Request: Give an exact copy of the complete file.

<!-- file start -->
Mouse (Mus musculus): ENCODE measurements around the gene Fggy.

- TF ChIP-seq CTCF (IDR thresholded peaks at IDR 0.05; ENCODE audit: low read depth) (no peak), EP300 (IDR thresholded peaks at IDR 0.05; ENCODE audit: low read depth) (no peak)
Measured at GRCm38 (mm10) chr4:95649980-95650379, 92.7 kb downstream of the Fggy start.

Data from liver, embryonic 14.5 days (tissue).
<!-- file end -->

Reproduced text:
Mouse (Mus musculus): ENCODE measurements around the gene Fggy.

- TF ChIP-seq CTCF (IDR thresholded peaks at IDR 0.05; ENCODE audit: low read depth) (no peak), EP300 (IDR thresholded peaks at IDR 0.05; ENCODE audit: low read depth) (no peak)
Measured at GRCm38 (mm10) chr4:95649980-95650379, 92.7 kb downstream of the Fggy start.

Data from liver, embryonic 14.5 days (tissue).